More than a quarter of high school students don't know when to say when, according to a new report from the CDC.
More than one in four high school students and adults ages 18 to 34 engaged in binge drinking during the past month, according to the findings from a CDC report. Contrary to what some might believe, levels of binge drinking— defined as having four or more drinks for women and five or more drinks for men over a short period of time—have not declined during the past 15 years.
According to the CDC, each year, more than 33 million adults have reported binge drinking. Men are more than twice as likely to over-imbibe (21% compared to 10%). The report also found that binge drinking is more common among non-Hispanic whites (16%) than non-Hispanic blacks (10%).
"Binge drinking, increases many health risks, including fatal car crashes, contracting a sexually transmitted disease, dating violence, and drug overdoses," said CDC Director Thomas R. Frieden, MD, MPH. "Excessive alcohol use remains the third leading preventable cause of death in the United States and leads to a wide range of health and social problems."
In this report, CDC scientists analyzed data on self reports of binge drinking within the past 30 days for about 412,000 US adults aged 18 years and older from the 2009 Behavioral Risk Factor Surveillance System and for approximately 16,000 US high school students from the 2009 National Youth Risk Behavior Survey.
"Alarmingly, almost one in three adults and two in three high school students who drink alcohol also binge drink, which usually leads to intoxication," said Robert Brewer, MD, MPH, one of the authors of the report. "Although most binge drinkers are not alcohol-dependent or alcoholics, they often engage in this high risk behavior without realizing the health and social problems of their drinking. States and communities need to consider further strategies to create an environment that discourages binge drinking."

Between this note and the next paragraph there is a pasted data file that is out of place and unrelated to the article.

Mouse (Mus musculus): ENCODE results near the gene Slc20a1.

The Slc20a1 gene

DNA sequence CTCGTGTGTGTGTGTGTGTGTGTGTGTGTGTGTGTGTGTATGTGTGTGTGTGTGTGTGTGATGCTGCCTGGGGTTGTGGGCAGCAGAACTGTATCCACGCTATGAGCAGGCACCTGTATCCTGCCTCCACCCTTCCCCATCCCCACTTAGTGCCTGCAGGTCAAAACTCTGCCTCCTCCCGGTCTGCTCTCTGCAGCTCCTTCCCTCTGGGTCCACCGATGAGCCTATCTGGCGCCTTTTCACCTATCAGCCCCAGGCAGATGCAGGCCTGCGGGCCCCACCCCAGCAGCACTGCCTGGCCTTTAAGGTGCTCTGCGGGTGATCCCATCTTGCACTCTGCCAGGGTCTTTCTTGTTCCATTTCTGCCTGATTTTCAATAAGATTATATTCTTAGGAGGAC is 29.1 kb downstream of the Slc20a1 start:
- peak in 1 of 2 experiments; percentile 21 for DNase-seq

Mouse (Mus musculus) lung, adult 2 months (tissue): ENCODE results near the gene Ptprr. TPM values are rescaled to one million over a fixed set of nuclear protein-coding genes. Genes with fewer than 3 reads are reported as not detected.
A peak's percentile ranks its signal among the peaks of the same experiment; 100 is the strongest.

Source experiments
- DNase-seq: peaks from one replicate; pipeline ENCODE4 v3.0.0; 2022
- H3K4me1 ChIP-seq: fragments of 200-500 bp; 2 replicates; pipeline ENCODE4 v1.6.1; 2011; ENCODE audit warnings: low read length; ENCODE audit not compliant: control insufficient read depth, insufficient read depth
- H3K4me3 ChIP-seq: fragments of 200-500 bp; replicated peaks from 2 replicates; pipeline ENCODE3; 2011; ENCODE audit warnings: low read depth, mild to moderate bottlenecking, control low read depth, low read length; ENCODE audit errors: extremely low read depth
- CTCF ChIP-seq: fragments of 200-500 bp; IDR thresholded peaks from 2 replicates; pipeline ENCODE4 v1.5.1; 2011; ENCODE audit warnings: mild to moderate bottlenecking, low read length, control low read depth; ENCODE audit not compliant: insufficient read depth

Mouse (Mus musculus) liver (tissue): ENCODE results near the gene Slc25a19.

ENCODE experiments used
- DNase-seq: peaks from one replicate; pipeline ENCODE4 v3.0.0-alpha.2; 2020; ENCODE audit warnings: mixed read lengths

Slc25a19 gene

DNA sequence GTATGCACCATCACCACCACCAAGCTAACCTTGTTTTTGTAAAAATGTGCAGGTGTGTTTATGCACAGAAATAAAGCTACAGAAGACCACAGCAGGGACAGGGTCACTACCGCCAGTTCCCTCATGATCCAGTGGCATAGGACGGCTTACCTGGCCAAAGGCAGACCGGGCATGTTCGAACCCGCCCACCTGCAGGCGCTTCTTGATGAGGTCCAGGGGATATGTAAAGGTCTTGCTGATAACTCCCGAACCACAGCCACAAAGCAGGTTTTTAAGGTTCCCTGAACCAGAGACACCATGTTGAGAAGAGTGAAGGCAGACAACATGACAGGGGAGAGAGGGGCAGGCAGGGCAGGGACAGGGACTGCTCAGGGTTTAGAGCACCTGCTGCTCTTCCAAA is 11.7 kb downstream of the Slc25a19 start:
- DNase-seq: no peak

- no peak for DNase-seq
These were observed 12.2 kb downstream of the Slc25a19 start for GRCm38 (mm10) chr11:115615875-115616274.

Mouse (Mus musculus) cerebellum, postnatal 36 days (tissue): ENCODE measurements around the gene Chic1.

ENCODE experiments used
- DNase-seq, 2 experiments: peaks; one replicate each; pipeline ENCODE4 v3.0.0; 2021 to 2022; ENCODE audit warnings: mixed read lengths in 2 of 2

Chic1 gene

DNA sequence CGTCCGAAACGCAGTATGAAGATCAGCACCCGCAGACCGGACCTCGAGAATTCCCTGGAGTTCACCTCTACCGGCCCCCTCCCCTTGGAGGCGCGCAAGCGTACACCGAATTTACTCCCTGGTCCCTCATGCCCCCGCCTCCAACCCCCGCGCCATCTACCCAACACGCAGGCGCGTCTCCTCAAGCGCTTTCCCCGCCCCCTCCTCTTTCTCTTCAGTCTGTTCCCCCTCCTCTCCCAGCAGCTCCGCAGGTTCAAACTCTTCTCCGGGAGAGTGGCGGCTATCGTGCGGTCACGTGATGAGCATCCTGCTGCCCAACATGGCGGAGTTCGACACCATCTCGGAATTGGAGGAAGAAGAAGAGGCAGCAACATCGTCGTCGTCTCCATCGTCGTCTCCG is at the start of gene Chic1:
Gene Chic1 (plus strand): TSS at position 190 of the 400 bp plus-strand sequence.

Drinking too much, including binge drinking, causes more than 79,000 deaths in the US each year. Binge drinkers also put themselves and others at risk of car accidents, violence, the risk of HIV transmission and sexually transmitted diseases, and unplanned pregnancy. Over time, excessive drinking can lead to liver disease, certain cancers, heart disease, stroke, and other chronic diseases. Binge drinking can also cause harm to a developing fetus, such as fetal alcohol spectrum disorders.
Binge drinking varies widely from state to state, with estimates of binge drinking for adults ranging from 6.8% in Tennessee to 23.9% in Wisconsin. It is most common in the Midwest, North Central Plains, lower New England, Delaware, Alaska, Nevada, and the District of Columbia.
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Do you screen pediatric patients for alcohol use in your practice? If so, what have you found? Is enough being done about this major health problem?